History is a selective thing. Usually the stories we’re familiar with are the ones we want to believe, or maybe the sad reality is we haven’t been taught any other alternative from the “mainstream” schools of thought.
Case in point is the history of music, and specifically, for this analysis, classic and modern rock. As a white person born and raised in Canada, I’ve grown up believing that Janis Joplin wrote all of her biggest hits, as did the Beatles, Elvis Presley and any other big artist from the ’60s and ’70s. That’s not to say I’m naive to the songwriting process — I know that most songs have multiple collaborators — but what isn’t clear in pop culture history is how many songs were written by Black people and only made “famous” by white artists.
In the majority of cases, it turns out most Black songwriters of those eras barely made a dime off of their creative work, while the white musicians found radio airtime, fame, money, and notoriety for generations using the exact same song. Many Black creators died penniless and nameless, without any credit for the music they brought to the world.
Have you ever heard of Big Mama Thornton? Otis Blackwell? Luther Dixon? Richard M. Jones? Lorraine Ellison? Chances are, unless you’re steeped in Black history or Black music knowledge, you haven’t.
Thornton wrote Ball n’ Chain, one of Joplin’s hits, and originally recorded Presley’s Hound Dog in 1952, among her many contributions to the genre. She gained some recognition for her Hound Dog performance, but saw very little, if any, profit from it. The song’s origins as a female empowerment tune disappeared after Presley’s version was released.
Blackwell wrote Presley hits All Shook Up, Don’t Be Cruel and Return to Sender, as well as the future Jerry Lee Lewis hit Great Balls of Fire. Dixon composed 16 Candles (which was reinvigorated when the movie of the same name was released in 1984, covered by white trio The Stray Cats on the soundtrack), along with other tunes like Boys and Baby It’s You, both later recorded by the Beatles.
Jones and Ellison wrote two other Joplin classics, Trouble in Mind and Try (Just a Little Bit Harder), respectively. (Not to pick on Joplin specifically, but the majority of her tunes were written by Black people, with a few exceptions like the self-penned Down on Me, Move Over and Mercedes Benz.)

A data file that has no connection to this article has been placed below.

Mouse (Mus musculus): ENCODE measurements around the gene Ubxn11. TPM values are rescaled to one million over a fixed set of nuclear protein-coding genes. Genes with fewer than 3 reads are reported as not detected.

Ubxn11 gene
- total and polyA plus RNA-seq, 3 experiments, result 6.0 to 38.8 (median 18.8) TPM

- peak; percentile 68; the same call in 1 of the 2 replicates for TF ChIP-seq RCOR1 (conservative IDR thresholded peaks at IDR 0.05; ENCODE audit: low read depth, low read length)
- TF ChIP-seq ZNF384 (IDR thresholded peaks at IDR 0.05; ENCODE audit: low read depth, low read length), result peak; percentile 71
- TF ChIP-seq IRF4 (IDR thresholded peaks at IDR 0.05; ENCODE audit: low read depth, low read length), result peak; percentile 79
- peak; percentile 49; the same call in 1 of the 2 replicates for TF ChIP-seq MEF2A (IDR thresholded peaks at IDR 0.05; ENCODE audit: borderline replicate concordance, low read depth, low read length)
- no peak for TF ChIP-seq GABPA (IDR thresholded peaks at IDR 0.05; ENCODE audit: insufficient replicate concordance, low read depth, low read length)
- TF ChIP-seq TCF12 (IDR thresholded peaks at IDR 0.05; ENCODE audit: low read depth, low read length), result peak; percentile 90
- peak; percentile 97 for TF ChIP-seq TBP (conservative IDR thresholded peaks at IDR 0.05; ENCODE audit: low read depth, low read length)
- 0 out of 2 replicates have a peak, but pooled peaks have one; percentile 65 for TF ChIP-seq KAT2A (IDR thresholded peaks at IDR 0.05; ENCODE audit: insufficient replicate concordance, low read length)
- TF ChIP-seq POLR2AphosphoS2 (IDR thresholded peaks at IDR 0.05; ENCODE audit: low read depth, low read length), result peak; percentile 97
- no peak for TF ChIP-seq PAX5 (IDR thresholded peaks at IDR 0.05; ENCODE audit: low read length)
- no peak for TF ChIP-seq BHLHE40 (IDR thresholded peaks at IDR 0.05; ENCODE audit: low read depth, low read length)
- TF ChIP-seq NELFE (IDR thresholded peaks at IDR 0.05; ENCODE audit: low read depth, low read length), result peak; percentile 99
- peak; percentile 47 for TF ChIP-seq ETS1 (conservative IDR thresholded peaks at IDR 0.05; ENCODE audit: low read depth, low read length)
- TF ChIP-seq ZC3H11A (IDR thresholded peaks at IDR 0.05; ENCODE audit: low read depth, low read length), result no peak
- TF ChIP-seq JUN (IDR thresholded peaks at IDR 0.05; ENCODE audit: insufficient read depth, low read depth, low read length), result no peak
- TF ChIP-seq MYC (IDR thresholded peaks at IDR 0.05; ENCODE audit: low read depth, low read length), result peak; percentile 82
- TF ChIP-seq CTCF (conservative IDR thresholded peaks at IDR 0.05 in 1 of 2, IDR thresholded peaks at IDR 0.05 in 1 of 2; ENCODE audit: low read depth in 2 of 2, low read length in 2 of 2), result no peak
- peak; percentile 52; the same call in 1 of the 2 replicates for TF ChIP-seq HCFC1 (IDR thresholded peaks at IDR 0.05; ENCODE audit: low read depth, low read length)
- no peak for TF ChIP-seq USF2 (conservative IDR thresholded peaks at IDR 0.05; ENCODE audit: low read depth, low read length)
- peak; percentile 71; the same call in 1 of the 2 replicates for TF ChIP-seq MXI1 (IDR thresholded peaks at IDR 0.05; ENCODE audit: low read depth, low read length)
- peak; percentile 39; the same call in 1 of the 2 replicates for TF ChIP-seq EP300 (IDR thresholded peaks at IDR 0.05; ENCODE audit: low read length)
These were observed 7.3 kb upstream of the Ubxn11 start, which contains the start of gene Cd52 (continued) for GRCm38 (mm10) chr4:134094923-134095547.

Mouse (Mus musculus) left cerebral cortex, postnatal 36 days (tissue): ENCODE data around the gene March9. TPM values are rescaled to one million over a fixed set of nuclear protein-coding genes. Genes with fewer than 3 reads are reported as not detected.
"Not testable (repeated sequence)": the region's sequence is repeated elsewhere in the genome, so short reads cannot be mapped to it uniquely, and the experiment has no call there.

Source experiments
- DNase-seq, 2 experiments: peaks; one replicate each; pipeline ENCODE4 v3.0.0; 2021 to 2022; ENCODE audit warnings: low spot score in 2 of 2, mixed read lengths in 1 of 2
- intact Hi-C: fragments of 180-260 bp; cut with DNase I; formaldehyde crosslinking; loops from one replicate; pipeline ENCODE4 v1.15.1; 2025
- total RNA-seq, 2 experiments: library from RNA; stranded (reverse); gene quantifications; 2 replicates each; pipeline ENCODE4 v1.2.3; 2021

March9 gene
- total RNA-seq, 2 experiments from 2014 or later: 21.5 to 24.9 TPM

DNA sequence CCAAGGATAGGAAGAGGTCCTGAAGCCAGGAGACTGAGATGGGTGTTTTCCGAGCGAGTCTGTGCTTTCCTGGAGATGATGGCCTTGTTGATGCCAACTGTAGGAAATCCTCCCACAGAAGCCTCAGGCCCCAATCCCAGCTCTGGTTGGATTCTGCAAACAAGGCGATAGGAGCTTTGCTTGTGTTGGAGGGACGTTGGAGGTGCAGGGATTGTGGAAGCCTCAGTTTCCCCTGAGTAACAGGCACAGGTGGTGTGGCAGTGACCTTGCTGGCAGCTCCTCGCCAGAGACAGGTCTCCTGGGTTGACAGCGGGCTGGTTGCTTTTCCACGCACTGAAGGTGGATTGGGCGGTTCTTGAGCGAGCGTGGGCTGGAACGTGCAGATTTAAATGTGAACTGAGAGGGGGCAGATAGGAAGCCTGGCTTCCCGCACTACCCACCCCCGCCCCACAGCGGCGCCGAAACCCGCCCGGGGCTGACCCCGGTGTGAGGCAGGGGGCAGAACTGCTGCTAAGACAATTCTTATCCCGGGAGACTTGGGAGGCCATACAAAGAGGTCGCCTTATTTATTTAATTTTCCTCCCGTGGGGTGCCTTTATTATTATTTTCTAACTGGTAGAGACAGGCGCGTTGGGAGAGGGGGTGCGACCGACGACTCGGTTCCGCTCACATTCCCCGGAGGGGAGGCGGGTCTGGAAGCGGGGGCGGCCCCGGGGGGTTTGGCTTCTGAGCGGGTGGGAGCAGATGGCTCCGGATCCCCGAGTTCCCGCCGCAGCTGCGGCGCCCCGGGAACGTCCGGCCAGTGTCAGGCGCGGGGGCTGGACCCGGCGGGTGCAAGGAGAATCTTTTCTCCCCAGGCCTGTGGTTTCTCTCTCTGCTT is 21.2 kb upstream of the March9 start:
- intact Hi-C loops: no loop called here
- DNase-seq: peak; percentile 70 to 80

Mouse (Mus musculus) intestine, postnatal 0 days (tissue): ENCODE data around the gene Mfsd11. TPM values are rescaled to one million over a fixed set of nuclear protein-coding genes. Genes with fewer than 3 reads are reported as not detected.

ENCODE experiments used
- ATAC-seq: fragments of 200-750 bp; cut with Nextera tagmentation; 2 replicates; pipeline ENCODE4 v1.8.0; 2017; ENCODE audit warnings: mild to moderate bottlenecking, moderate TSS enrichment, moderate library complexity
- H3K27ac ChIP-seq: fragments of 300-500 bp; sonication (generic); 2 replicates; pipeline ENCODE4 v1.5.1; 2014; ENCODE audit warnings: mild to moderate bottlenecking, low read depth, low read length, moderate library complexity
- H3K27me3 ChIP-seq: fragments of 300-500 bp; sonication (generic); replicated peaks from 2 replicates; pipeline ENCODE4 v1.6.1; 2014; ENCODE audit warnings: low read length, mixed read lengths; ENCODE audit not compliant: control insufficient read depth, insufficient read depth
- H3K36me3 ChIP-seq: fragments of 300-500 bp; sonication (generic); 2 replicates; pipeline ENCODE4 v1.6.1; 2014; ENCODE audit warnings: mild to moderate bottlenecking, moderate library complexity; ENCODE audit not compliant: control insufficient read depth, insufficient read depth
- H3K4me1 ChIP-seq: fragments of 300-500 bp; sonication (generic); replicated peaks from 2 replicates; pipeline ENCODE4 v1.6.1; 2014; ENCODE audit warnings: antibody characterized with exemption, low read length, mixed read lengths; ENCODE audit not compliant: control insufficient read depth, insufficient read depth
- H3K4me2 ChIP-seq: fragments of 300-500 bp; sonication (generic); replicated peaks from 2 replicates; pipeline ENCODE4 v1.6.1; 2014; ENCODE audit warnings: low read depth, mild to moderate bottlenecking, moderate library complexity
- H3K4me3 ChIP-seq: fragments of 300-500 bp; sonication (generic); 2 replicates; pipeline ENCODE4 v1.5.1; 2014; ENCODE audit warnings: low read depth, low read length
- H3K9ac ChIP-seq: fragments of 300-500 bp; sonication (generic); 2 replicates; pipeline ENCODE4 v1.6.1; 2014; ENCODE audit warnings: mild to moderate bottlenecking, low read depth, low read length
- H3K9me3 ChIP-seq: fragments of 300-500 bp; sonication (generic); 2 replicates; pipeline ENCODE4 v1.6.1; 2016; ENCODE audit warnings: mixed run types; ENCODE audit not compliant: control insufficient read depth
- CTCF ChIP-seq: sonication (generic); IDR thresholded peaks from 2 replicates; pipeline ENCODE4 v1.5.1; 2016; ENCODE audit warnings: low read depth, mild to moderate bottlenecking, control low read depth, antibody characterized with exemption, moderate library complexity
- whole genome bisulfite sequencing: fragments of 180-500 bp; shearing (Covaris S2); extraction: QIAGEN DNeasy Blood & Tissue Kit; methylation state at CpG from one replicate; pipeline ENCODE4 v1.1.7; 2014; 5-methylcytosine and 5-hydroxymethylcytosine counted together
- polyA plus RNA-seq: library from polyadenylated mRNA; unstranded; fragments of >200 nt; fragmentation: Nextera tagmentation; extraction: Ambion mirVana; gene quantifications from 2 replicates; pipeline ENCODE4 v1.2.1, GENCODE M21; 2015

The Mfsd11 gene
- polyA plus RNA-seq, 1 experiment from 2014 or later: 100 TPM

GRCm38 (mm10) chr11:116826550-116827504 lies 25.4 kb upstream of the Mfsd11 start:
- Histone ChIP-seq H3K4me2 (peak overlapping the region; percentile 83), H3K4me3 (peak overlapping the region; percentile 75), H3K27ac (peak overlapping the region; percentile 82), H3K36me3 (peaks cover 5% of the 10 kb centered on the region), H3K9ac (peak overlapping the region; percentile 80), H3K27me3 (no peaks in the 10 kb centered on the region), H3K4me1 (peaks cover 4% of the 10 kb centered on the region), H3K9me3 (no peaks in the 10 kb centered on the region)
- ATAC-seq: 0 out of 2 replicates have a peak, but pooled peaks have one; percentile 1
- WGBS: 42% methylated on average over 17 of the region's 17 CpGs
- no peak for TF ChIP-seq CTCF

And this is just a taste. Ideally, the songs would be presented as written with credit for their origins completely transparent, but unfortunately in a lot of cases, the songs were adjusted to be more “palatable” for a white audience. And worse still, it usually worked — countless songs written by Black folks reached No. 1, purchased and listened to by white folks.
It was absolutely a different time, there’s no arguing that. It wasn’t out of the ordinary for a Black musician to be selected by a record company to come in and write some songs, then be given some paltry payment as the agents turned around and gave the song to a white musician. This was how things worked, for far too long.
In modern speak, it’s referred to as “cultural appropriation,” the unacknowledged adoption of customs, practices and ideas of one group of people by members of another and typically more dominant group of people.
“Over the years, you see in the 1920s and 1930s, Black music was very underground, very benign, marginalized,” said Lisa Tomlinson, a cultural critic, formerly of York University and now a lecturer/professor at the University of the West Indies. “It was seen as sleazy. In a lot of cases, when this music becomes mainstream, it becomes disassociated from Black experience and Black context. We talk about cultural appropriation… we reduce it to just borrowing, or sampling, another reductionist term. ‘Borrowing’ or ‘sampling’ sound like nice words, because they sound like an equal exchange. But there’s a power dynamic embedded in that borrowing.”